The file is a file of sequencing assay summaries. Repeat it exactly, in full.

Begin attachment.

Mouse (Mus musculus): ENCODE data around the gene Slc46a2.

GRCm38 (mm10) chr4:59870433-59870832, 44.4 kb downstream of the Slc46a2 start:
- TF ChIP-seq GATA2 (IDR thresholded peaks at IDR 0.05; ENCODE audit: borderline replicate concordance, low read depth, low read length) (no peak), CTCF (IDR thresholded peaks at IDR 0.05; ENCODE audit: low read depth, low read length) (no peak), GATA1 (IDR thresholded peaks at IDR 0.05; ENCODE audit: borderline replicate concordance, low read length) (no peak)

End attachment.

Mouse (Mus musculus): ENCODE data around the gene Slc46a2.

GRCm38 (mm10) chr4:59870433-59870832, 44.4 kb downstream of the Slc46a2 start:
- TF ChIP-seq GATA2 (IDR thresholded peaks at IDR 0.05; ENCODE audit: borderline replicate concordance, low read depth, low read length) (no peak), CTCF (IDR thresholded peaks at IDR 0.05; ENCODE audit: low read depth, low read length) (no peak), GATA1 (IDR thresholded peaks at IDR 0.05; ENCODE audit: borderline replicate concordance, low read length) (no peak)